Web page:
Translation

powered by

Computing (FOLDOC) dictionary

Russell's Paradox

mathematics A logical contradiction in set theory

discovered by Bertrand Russell. If R is the set of all sets

which don't contain themselves, does R contain itself? If it

does then it doesn't and vice versa.

The paradox stems from the acceptance of the following

axiom: If P(x) is a property then

is a set. This is the Axiom of Comprehension (actually an

axiom schema). By applying it in the case where P is the

property "x is not an element of x", we generate the paradox,

i.e. something clearly false. Thus any theory built on this

axiom must be inconsistent.

In lambda-calculus Russell's Paradox can be formulated by

representing each set by its characteristic function - the

property which is true for members and false for non-members.

The set R becomes a function r which is the negation of its

argument applied to itself:

r = x . not (x x)

If we now apply r to itself,

r r = ( x . not (x x)) ( x . not (x x))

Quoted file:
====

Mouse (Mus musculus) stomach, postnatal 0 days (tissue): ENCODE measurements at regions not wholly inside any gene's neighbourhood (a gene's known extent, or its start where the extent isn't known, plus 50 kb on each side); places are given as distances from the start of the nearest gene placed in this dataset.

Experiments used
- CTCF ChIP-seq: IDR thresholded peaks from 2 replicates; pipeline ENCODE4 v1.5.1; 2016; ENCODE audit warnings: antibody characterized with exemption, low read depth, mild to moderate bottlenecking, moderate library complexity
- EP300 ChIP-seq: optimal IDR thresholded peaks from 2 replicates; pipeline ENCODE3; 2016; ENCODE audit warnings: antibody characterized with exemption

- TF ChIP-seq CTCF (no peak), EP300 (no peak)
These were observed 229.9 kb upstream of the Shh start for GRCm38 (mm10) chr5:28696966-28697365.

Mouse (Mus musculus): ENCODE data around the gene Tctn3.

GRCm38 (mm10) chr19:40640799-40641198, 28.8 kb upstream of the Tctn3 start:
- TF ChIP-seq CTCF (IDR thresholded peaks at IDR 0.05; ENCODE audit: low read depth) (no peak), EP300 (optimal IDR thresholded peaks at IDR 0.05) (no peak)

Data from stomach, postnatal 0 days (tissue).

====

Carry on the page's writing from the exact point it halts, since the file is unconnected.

= not (( x . not (x x))( x . not (x x)))

= not (r r)

So if (r r) is true then it is false and vice versa.

An alternative formulation is: "if the barber of Seville is a

man who shaves all men in Seville who don't shave themselves,

and only those men, who shaves the barber?" This can be taken

simply as a proof that no such barber can exist whereas

seemingly obvious axioms of set theory suggest the existence

of the paradoxical set R.

Zermelo Frankel set theory is one "solution" to this

paradox. Another, type theory, restricts sets to contain

only elements of a single type, (e.g. integers or sets of

integers) and no type is allowed to refer to itself so no set

can contain itself.

A message from Russell induced Frege to put a note in his

life's work, just before it went to press, to the effect that

he now knew it was inconsistent but he hoped it would be

useful anyway.